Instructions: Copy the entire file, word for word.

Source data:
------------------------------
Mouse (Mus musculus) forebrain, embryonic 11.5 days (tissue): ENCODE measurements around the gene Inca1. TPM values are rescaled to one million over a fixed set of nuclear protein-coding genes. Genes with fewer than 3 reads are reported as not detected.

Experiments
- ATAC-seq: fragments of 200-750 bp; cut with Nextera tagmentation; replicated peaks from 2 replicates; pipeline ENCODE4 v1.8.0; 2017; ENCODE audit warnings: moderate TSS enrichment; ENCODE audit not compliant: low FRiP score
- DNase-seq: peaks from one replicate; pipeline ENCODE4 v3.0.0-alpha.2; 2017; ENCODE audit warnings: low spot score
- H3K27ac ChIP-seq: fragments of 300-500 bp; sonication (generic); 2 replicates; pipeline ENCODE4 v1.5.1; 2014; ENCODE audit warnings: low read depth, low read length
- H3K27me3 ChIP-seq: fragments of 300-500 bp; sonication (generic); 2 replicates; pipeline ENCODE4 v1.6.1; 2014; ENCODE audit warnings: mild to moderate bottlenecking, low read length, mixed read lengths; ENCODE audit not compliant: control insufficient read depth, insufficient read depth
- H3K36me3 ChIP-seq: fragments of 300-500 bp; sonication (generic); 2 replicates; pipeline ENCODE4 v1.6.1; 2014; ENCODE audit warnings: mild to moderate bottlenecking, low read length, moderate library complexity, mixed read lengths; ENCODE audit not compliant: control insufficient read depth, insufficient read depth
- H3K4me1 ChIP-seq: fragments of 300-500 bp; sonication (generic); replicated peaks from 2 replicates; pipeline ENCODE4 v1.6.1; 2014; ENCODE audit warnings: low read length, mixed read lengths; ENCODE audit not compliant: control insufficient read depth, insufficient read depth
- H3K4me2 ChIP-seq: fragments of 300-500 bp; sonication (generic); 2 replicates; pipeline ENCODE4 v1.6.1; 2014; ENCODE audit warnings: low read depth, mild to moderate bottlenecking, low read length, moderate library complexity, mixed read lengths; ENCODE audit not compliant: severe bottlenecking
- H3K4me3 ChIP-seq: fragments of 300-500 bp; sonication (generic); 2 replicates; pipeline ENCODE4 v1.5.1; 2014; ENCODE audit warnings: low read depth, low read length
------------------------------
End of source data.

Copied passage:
Mouse (Mus musculus) forebrain, embryonic 11.5 days (tissue): ENCODE measurements around the gene Inca1. TPM values are rescaled to one million over a fixed set of nuclear protein-coding genes. Genes with fewer than 3 reads are reported as not detected.

Experiments
- ATAC-seq: fragments of 200-750 bp; cut with Nextera tagmentation; replicated peaks from 2 replicates; pipeline ENCODE4 v1.8.0; 2017; ENCODE audit warnings: moderate TSS enrichment; ENCODE audit not compliant: low FRiP score
- DNase-seq: peaks from one replicate; pipeline ENCODE4 v3.0.0-alpha.2; 2017; ENCODE audit warnings: low spot score
- H3K27ac ChIP-seq: fragments of 300-500 bp; sonication (generic); 2 replicates; pipeline ENCODE4 v1.5.1; 2014; ENCODE audit warnings: low read depth, low read length
- H3K27me3 ChIP-seq: fragments of 300-500 bp; sonication (generic); 2 replicates; pipeline ENCODE4 v1.6.1; 2014; ENCODE audit warnings: mild to moderate bottlenecking, low read length, mixed read lengths; ENCODE audit not compliant: control insufficient read depth, insufficient read depth
- H3K36me3 ChIP-seq: fragments of 300-500 bp; sonication (generic); 2 replicates; pipeline ENCODE4 v1.6.1; 2014; ENCODE audit warnings: mild to moderate bottlenecking, low read length, moderate library complexity, mixed read lengths; ENCODE audit not compliant: control insufficient read depth, insufficient read depth
- H3K4me1 ChIP-seq: fragments of 300-500 bp; sonication (generic); replicated peaks from 2 replicates; pipeline ENCODE4 v1.6.1; 2014; ENCODE audit warnings: low read length, mixed read lengths; ENCODE audit not compliant: control insufficient read depth, insufficient read depth
- H3K4me2 ChIP-seq: fragments of 300-500 bp; sonication (generic); 2 replicates; pipeline ENCODE4 v1.6.1; 2014; ENCODE audit warnings: low read depth, mild to moderate bottlenecking, low read length, moderate library complexity, mixed read lengths; ENCODE audit not compliant: severe bottlenecking
- H3K4me3 ChIP-seq: fragments of 300-500 bp; sonication (generic); 2 replicates; pipeline ENCODE4 v1.5.1; 2014; ENCODE audit warnings: low read depth, low read length